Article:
Another “shocking” idea which Henry Cowell introduced into his esthetic is that of playing inside the piano instead of outside. (The Banshee; Sinister Resonance; The Aeolian Harp, are so performed.) “You know,” he said, “I’ve done a lot of new things, not just to do something new, but because I imagined that that was the way to find out about music. For example, in the 1920’s it struck me that a person could play inside a piano, on the strings, just as easily as he could play on the keys. So I developed a number of systems to prove my thesis . . . Once I used an egg, a darning egg, to make the strings sound. And on other occasions, I’ve used paper cutters and ordinary spoons and pencils placed between the strings and vibrated. It creates a sonority like this—- Drrrrrr.” John Cage later used similar methods to create his “prepared pianos.”
Probably no musical instrument displaced from usage by the march of musical events has ever been so thoroughly returned to favor as has the harpsichord in recent years. During the 16th and 17th centuries, before invention of the “hammer” piano, the spruce and pungent timbre of the harpsichord (variously known as clavicembalo, cembalo, clavecin, and virginal) reigned supreme among the keyboard instruments. Indeed, even after its displacement by the pianoforte in concert life, its usefulness as an operatic accompanist continued for a long time. Composers of the Romantic period, however, neglected the instrument, and it remained for those of the 20th century to reinstate the clear, rational sonority of the quill plucked string to its deserved position of importance. Since 1948, the young American composer, Daniel Pinkham, and violinist Robert Brink, who are heard on this recording, have toured extensively in Europe and North America as the Brink- Pinkham Violin and Harpsichord Duo. They have performed not only standard literature of the 17th and 18th centuries, but contemporary works as well. All three pieces for violin and harpsichord here recorded were composed especially for the Duo.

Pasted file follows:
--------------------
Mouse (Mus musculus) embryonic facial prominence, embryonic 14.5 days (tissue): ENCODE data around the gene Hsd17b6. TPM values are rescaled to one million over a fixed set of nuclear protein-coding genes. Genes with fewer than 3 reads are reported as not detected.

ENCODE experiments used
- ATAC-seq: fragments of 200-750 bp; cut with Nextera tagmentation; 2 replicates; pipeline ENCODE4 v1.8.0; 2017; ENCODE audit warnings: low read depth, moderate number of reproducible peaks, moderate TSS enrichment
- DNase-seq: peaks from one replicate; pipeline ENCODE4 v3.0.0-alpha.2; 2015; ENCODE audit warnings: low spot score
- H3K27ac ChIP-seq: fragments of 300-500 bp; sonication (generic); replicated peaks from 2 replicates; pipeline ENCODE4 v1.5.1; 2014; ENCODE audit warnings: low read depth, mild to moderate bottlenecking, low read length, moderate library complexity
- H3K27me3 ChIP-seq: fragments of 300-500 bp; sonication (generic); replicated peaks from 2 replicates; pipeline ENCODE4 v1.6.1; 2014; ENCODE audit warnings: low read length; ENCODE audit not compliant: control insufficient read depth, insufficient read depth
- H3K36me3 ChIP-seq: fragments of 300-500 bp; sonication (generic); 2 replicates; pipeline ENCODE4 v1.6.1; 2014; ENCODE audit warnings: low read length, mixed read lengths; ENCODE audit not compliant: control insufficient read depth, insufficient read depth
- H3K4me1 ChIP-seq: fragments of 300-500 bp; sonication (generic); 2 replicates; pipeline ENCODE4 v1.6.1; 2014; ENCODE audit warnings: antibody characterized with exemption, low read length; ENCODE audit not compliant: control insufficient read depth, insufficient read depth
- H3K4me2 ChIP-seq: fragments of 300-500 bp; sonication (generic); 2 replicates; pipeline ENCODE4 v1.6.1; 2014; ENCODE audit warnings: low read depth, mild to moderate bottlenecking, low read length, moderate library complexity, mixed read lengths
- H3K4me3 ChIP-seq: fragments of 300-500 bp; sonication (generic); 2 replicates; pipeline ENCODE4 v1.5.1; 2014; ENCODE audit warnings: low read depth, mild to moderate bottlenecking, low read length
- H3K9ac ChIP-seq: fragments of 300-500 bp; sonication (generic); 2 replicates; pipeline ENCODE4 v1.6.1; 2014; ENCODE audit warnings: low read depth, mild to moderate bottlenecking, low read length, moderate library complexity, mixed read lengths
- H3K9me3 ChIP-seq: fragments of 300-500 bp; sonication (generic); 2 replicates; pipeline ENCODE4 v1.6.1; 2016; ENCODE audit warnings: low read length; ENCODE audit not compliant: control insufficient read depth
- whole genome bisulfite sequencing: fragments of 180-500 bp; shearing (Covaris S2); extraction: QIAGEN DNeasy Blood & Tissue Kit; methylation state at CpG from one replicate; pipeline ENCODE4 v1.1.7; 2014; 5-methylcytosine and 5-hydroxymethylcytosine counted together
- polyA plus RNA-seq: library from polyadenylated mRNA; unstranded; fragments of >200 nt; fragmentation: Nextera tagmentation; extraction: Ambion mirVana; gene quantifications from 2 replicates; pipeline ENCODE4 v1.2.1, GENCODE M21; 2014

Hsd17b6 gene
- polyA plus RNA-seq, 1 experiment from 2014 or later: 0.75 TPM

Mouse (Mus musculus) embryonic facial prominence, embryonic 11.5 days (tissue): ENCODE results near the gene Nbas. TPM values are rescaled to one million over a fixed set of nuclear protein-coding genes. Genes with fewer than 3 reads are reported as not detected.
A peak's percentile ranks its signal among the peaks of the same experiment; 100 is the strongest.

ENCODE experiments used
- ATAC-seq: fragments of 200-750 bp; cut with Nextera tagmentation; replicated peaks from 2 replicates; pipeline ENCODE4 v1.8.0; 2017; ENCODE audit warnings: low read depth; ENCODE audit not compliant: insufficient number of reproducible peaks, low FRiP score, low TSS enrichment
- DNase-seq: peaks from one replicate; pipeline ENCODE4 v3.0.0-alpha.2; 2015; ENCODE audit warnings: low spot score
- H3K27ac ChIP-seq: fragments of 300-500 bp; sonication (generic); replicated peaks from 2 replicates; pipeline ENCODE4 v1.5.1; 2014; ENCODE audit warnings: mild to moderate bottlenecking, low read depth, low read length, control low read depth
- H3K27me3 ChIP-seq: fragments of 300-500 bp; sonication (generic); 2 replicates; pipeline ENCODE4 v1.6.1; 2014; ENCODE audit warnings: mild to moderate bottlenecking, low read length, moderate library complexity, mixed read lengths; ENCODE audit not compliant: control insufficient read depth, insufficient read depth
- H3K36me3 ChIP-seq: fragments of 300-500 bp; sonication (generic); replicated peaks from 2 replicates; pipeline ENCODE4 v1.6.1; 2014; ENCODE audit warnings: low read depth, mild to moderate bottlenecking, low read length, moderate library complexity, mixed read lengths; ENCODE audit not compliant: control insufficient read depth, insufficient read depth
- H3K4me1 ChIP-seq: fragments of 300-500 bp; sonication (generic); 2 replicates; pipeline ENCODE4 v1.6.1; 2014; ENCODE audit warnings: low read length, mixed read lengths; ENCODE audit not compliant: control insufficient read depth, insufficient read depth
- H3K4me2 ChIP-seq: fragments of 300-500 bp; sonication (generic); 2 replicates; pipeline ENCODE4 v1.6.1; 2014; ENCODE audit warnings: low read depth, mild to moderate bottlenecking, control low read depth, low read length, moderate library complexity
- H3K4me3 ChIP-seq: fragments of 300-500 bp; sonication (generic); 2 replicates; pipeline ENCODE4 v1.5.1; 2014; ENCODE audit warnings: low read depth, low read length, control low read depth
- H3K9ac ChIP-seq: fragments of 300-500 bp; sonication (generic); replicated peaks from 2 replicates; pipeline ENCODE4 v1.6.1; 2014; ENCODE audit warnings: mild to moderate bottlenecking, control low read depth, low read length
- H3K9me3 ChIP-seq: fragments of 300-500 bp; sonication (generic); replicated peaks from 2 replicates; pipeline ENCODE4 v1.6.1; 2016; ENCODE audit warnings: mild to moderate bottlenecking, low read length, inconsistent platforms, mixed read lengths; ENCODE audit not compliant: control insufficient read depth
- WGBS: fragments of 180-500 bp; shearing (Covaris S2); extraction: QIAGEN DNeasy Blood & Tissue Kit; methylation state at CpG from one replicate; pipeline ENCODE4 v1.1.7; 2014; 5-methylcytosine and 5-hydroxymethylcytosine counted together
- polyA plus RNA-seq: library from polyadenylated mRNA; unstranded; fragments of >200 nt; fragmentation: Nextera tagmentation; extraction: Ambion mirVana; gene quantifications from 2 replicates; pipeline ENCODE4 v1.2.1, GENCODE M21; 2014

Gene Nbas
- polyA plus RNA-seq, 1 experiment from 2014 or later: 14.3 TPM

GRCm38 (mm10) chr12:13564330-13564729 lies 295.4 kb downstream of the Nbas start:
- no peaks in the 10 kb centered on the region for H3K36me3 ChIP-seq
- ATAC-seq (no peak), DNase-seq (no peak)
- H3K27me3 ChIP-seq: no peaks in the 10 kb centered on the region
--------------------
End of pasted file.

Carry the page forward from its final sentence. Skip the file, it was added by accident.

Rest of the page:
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Music of Cowell, Pinkham & Hovhaness